Open source has dramatically reshaped the software development landscape. Yet is it enough to help propel the Web itself forward for the next decade?
That's what Mozilla believes. After having been synonymous with open source for over a decade, thanks to its efforts behind the popular Firefox Web browser, Mozilla is now creating a new effort to help shaping the Internet's development using the same sorts of techniques that have made open source a success.
The goal of the new Mozilla Drumbeat effort is to go beyond open source code to encourage and nurture projects that help to expand understanding and participation in the open Web. While Drumbeat is today only in its early stages of development, Mozilla is budgeting more than $1 million in funding for the effort -- a project that it thinks could help to direct the very future of the Internet.
"Mozilla has been successful at shaping where the Internet is going in a positive way and in getting people to participate," Mark Surman, executive director of the Mozilla Foundation, told InternetNews.com. "At the same time, we feel that if we take a 50- or 100-year view on our mission, which is to guard the open nature of the Internet, it's not just going to be technologists that participate and it's not just technology questions that will shape what the Internet is in 10 or 50 or 100 years."
Surman added that Drumbeat is a response to the broader question of how to encourage participation in the development and future of the Internet. A key goal is to try to engage everyday Internet users to participate in projects that help shape the understanding and direction of the Web.
Mozilla's contribution to the effort totals "between a million and a million and half dollars" within the next year, Surman said. That commitment also includes five staff members, funding for Drumbeat events and for contractors.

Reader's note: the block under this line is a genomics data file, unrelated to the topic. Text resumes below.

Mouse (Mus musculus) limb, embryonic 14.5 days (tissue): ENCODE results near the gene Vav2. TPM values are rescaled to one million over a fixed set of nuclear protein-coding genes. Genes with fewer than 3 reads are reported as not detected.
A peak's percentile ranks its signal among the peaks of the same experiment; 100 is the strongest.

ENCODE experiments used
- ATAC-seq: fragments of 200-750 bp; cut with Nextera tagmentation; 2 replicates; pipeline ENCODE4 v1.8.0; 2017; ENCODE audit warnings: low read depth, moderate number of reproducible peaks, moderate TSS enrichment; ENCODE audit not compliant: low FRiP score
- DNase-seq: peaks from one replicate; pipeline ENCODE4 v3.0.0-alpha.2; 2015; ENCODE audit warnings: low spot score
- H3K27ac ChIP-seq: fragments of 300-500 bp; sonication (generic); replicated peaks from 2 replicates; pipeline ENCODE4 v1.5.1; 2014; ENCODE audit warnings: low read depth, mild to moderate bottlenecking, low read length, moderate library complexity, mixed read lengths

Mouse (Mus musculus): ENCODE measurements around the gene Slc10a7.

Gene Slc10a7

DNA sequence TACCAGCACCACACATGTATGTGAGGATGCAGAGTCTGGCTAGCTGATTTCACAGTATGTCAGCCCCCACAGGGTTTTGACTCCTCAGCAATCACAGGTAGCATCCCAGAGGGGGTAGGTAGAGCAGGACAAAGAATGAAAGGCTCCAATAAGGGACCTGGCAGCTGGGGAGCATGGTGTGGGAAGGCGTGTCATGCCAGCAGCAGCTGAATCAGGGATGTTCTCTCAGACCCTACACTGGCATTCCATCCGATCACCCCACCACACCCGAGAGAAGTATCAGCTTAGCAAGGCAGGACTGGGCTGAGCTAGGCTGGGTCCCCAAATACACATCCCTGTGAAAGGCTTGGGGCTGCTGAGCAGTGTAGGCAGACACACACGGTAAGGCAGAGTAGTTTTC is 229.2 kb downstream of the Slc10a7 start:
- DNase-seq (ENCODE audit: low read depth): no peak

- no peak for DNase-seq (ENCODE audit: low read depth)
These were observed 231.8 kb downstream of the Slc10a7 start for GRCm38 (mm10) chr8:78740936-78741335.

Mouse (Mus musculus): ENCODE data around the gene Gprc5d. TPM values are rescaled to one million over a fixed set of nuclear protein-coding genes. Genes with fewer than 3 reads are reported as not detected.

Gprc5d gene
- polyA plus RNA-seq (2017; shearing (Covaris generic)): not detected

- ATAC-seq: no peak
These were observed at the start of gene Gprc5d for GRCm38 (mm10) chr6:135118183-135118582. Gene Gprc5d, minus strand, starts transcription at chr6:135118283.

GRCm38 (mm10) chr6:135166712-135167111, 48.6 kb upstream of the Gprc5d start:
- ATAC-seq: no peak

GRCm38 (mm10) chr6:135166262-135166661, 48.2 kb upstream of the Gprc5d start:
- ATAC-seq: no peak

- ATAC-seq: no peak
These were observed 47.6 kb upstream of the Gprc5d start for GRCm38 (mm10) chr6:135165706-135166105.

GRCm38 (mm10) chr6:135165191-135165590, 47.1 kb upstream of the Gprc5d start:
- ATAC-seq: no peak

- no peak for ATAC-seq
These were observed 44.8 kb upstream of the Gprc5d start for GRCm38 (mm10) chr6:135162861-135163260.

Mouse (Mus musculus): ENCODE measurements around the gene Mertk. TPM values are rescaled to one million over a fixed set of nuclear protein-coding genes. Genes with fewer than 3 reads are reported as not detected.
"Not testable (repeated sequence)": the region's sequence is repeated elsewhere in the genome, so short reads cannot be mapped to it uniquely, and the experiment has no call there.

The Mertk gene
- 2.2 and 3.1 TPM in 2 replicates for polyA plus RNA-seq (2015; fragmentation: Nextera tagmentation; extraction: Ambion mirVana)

Mozilla is also earmarking $300,000 of seed money to help develop Drumbeat projects themselves, it said.
At this early stage of Drumbeat development, several projects have already been proposed, among which is the Peer to Peer University (P2PU) Open Web Career Track.
"It's basically about the idea that we want more people in the world to use open Web technologies to create the Internet," Surman said. "But how do people get those skills?"
Surman said that today's professional training today is often oriented toward proprietary technologies. P2PU, meanwhile, is about teaching open Web development skills, so that people can teach each other.
"We're not going out and competing with traditional education," Surman said. "But what we can do is help people self-organize to teach other skills and potentially, over time, help people self-organize to accredit each other."
Another emerging Drumbeat project is called the Privacy Icon Design Challenge. Surman said that because understanding privacy issues is not an easy task on the modern Internet, the Challenge aims to "essentially create a Creative Commons-like set of logos that explain the main components of privacy policies."
The process of coming up with the privacy icons is being developed with staff at Mozilla Labs as well as Mozilla's legal department. Additionally, Mozilla has engaged with the legal community, including Stanford and Harvard University law schools.
"It's the perfect example of the kind of thing we want Drumbeat to be," Surman said. "Here is a class of people with lawyers and designers, and [Mozilla is] getting them involved in ways to help them improve people's experiences with the Internet."
The current timeline for Drumbeat includes February's beta launch of its Web site, which will serve as a container for Drumbeat's associated projects and events, and where the initial projects will come to life.
Additionally, with the site launch, anyone will be able to propose a project for potential Drumbeat inclusion.
"We've been successful -- as Mozilla, and more importantly, as the open source movement -- in getting millions of geeks to say we can shape the future of technology," Surman said. "The challenge for Drumbeat is how do you get millions of everyday Internet users to feel that they've got the same power?"
Article courtesy of InternetNews.com.